When worlds collide: Engineering students encounter social aspects of production [Book Review]

Science and Engineering Ethics 4 (4):457-472 (1998)
To design effective and socially sensitive systems, engineers must be able to integrate a technology-based approach to engineering problems with concerns for social impact and the context of use. The conventional approach to engineering education is largely technology-based, and even when additional courses with a social orientation are added, engineering graduates are often not well prepared to design user- and context-sensitive systems. Using data from interviews with three engineering students who had significant exposure to a socially-oriented perspective on production systems design, this paper argues that engineering students may have difficulty integrating in their own practice the technology-based and the socially-oriented perspectives on production. To enhance engineering students' ability to create systems that integrate both perspectives, and to relieve the intense cognitive and emotional pain that can be experienced by students exposed to both perspectives but unable to reconcile them, this paper reinforces the importance of teaching students the meta skill, design. A design perspective can help students integrate varied, sometimes conflicting, perspectives, and reach beyond customer-defined constraints to consider workplace and social impact.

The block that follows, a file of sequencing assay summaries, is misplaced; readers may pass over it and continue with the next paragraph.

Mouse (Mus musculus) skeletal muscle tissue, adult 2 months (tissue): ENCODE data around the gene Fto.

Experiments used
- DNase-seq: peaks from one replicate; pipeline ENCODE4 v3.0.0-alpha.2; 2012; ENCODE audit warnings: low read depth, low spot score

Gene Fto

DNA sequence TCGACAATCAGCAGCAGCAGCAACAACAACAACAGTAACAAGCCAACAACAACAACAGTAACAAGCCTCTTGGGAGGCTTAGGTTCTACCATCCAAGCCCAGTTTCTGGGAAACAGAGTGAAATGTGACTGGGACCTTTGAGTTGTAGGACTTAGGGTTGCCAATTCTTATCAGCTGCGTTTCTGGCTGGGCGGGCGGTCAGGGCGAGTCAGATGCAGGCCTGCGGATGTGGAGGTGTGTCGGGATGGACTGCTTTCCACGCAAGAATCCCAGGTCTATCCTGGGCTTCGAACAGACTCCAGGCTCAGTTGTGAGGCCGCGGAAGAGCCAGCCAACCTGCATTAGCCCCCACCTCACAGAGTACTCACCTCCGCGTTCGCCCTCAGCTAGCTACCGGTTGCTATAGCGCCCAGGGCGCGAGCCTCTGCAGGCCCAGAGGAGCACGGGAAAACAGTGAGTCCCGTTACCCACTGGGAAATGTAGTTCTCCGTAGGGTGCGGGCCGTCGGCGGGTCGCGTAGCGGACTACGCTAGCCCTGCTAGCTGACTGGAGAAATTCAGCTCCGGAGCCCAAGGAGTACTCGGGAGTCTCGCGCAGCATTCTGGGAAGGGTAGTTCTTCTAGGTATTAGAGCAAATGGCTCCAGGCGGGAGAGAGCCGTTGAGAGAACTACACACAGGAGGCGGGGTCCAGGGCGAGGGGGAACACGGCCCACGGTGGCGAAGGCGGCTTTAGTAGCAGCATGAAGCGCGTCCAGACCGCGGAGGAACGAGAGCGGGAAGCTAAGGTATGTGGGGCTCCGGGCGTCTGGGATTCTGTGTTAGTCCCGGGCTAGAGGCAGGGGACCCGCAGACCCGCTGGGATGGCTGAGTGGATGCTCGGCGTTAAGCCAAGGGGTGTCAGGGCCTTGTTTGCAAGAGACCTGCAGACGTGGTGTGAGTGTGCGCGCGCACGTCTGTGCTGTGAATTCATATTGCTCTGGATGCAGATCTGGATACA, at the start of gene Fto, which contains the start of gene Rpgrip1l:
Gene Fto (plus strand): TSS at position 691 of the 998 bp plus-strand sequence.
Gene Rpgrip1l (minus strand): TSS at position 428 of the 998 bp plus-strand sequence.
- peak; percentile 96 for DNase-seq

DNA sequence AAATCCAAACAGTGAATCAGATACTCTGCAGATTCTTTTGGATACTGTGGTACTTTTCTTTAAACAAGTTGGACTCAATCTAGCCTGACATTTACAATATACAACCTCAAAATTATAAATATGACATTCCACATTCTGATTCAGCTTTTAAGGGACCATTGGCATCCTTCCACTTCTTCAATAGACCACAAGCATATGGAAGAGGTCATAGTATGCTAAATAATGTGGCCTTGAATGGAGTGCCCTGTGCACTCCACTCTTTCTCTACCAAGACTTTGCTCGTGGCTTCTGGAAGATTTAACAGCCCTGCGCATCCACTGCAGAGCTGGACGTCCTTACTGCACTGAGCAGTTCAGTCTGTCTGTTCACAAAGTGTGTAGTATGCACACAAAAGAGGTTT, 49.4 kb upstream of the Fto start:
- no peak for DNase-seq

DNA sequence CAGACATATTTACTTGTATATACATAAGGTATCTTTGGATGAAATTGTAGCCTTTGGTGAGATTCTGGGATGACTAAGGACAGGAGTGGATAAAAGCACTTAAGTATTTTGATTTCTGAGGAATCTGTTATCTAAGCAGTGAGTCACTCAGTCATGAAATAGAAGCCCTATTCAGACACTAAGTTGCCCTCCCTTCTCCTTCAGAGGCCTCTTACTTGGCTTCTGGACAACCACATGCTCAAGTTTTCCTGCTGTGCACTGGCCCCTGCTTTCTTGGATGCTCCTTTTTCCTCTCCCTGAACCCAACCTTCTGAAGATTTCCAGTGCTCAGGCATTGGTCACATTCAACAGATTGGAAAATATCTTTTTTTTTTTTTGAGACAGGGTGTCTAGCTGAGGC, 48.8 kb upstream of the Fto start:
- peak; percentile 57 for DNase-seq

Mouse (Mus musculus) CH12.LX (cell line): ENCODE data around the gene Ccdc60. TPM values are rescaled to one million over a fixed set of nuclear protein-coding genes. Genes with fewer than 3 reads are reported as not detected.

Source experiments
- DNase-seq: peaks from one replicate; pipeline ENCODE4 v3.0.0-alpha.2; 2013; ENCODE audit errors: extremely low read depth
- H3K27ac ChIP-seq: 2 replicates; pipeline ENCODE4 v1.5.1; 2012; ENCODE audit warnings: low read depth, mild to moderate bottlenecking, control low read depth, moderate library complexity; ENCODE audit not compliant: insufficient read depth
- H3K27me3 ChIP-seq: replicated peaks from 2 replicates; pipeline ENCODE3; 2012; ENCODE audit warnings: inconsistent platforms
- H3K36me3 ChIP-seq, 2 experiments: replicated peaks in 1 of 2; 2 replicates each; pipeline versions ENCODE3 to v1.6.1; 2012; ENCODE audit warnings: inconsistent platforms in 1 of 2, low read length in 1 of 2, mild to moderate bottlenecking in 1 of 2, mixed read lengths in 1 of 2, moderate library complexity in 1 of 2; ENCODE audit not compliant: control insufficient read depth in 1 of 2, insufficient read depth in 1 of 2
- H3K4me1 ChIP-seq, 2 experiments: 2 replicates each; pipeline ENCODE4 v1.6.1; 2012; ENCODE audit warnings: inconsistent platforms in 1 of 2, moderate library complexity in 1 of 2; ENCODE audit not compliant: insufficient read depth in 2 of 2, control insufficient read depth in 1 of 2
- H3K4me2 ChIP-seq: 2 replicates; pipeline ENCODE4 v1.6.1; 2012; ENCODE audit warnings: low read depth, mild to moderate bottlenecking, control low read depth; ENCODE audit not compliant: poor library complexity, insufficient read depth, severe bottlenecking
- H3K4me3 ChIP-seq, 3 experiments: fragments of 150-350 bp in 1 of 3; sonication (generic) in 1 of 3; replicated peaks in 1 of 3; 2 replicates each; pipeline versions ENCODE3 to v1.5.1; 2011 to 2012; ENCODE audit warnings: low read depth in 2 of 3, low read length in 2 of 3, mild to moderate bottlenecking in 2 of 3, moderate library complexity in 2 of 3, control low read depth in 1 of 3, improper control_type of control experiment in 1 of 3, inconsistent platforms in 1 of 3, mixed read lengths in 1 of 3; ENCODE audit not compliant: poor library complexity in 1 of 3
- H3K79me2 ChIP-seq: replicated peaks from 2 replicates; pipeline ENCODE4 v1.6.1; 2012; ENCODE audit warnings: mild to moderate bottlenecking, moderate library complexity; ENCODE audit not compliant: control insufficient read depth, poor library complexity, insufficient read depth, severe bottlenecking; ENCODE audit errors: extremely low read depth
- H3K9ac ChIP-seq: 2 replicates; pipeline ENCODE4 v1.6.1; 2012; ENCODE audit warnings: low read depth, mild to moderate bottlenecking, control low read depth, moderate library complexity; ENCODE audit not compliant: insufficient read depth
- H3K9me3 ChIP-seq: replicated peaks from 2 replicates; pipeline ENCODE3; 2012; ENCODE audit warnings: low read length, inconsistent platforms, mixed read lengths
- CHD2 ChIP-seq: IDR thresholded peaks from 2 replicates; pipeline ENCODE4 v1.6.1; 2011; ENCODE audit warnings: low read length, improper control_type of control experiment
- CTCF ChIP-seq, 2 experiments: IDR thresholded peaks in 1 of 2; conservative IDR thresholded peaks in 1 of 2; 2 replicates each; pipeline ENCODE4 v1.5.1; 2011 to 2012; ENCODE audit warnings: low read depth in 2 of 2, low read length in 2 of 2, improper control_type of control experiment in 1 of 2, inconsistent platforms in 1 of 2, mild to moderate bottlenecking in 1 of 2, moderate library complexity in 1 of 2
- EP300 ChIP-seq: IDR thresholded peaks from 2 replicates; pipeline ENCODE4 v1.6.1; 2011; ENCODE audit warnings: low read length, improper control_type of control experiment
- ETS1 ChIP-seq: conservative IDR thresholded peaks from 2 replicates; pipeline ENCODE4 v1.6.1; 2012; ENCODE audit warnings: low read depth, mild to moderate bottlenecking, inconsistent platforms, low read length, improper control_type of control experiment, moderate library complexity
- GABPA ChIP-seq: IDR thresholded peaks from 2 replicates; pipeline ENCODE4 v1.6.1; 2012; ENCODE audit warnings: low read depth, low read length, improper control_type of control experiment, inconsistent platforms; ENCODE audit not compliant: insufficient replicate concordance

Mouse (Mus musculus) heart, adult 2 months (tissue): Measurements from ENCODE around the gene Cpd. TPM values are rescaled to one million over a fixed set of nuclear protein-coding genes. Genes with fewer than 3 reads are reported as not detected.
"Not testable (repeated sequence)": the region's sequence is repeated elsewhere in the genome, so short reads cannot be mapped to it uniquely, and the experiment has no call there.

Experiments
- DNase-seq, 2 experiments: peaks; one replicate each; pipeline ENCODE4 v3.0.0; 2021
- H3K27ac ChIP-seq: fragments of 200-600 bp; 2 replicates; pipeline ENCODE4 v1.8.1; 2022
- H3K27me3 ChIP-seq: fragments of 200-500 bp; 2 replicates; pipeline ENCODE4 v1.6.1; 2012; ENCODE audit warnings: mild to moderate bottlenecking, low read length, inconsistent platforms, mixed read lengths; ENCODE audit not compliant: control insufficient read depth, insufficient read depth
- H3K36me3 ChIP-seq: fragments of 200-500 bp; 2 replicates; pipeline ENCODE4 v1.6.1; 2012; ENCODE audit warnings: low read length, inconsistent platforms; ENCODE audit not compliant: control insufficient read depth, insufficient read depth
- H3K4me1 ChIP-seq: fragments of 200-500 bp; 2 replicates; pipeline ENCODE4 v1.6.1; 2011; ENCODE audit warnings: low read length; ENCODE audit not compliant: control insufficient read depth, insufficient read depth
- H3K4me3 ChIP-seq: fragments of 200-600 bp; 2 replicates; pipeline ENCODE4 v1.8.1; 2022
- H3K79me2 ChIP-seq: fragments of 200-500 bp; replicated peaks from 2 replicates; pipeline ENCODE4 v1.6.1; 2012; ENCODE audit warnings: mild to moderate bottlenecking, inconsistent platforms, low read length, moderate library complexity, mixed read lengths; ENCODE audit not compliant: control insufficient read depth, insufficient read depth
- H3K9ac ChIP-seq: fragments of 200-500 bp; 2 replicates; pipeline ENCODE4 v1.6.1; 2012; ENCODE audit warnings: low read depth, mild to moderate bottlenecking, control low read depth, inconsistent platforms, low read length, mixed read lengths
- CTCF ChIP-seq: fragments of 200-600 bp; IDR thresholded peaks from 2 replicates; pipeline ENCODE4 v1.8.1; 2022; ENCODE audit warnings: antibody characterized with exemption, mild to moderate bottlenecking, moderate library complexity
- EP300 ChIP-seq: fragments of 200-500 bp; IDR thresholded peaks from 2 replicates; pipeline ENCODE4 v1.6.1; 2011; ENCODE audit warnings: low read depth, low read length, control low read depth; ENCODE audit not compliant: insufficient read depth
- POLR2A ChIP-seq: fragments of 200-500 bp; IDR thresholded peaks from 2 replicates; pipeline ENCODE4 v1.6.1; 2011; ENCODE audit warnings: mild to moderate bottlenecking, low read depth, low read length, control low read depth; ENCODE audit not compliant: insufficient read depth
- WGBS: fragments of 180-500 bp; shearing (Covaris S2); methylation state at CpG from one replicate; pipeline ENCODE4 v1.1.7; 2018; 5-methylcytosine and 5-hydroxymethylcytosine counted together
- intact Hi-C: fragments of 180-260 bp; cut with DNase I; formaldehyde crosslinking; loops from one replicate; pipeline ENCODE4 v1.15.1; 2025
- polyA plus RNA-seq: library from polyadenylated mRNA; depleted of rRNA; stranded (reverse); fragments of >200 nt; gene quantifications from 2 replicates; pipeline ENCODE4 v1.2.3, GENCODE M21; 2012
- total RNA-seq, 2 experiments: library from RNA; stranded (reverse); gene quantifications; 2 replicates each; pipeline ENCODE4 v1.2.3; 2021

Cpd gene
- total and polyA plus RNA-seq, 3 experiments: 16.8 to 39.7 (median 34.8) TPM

Keywords engineering  education  ethics  social impact  students  design  manufacturing
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DOI 10.1007/s11948-998-0039-5
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Michael S. Pritchard (2000). Service-Learning and Engineering Ethics. Science and Engineering Ethics 6 (3):413-422.

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